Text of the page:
If you’re going to do this regularly as a part of your business, you’ll want to think about having more than one monitor because having multiple monitors allows you to share one screen and then have your notes on another screen or access something that’s more confidential that you don’t want to show everybody in a meeting. Having more than one screen or monitor is going to be helpful in those cases.
You’ll also want to actively listen during your meetings. I’ve been using Zoom particularly for over five years. Most of my business is done on these virtual meetings, a majority being client meetings, and there’s differences between meeting somebody in person and doing a virtual meeting. One of the main things that I note is that if you’re not doing video and you’re just doing audio, it’s like talking to somebody on the phone. You don’t see their face. You’re not able to get as much feedback from a virtual meeting, especially if you’re not doing video. Something I tend to do is check in with the other person regularly to make sure I am understanding what they say. When I listen during meetings, I often repeat what the other person says to make sure that a) I understood them correctly and that b) we are communicating effectively; that our attention is still on each other. Make sure that you’re confirming. If you’re not hearing somebody respond, you’ll say, “does that make sense?” Ensure that communication is continuous.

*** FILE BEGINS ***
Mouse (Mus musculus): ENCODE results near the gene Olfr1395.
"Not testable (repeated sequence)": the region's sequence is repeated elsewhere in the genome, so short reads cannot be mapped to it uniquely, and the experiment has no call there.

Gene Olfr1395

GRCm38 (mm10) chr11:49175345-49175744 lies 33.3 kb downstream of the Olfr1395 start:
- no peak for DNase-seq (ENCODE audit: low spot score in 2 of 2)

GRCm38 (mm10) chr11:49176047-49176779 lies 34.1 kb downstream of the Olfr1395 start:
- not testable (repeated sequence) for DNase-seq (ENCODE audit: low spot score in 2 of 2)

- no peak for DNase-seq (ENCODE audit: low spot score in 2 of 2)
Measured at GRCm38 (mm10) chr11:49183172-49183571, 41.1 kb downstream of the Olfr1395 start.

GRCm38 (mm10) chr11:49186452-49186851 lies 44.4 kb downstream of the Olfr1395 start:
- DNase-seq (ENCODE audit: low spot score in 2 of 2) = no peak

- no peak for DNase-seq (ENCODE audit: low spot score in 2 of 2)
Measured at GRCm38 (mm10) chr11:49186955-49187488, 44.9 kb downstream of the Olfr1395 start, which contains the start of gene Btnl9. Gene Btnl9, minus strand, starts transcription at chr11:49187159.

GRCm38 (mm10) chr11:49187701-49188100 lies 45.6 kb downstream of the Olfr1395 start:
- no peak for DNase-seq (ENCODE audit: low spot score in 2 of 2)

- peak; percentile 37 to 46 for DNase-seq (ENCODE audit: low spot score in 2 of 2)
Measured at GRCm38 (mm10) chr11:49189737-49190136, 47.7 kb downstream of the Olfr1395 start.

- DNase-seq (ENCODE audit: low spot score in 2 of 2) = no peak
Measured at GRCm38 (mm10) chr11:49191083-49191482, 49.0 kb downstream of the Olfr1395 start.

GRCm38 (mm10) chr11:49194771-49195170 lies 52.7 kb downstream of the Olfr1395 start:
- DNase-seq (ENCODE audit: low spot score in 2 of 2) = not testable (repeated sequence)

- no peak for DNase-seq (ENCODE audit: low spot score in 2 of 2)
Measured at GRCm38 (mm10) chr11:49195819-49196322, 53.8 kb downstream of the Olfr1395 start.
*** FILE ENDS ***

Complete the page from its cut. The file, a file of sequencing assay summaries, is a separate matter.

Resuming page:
Now, if you’re not the person who’s speaking and especially if you have multiple people on a call, you want to mute yourself. The reason I say this is that sometimes people are working, maybe writing up an email, or trying to do multiple things at the same time. I can tell you this, I’m a very heavy typer. If you don’t mute yourself, the people on the phone or virtual meeting are going to hear you typing. Maybe there’s somebody in the background who is sitting next to you, they’ll also hear that. If you want to make it a lot more clear, etiquette is to be muted if you’re not talking.
Meetings don’t always have to be formal. Especially in these times where we don’t have that water cooler or coffee maker where we all come together and chit chat and if you’re missing that, have those check-in meetings with your team. That way, everybody is getting that facetime they need.
Something that I find very helpful is to record meetings. That helps people see it on their time. It also helps if you need to run the meeting and take notes. I do a lot as a project manager so I’ll record a meeting and then if I want to come back to write up some notes, it’s better for me to worry about note-taking later and just record that meeting and come back to it.
The last thing I would say is… give everyone a bit of grace during this time. Everybody is working through, trying to figure out how to do the virtual meetings, have their business at home, work while taking care of any home obligations at the same time, so give everyone a little bit more flexibility during this new “normal.”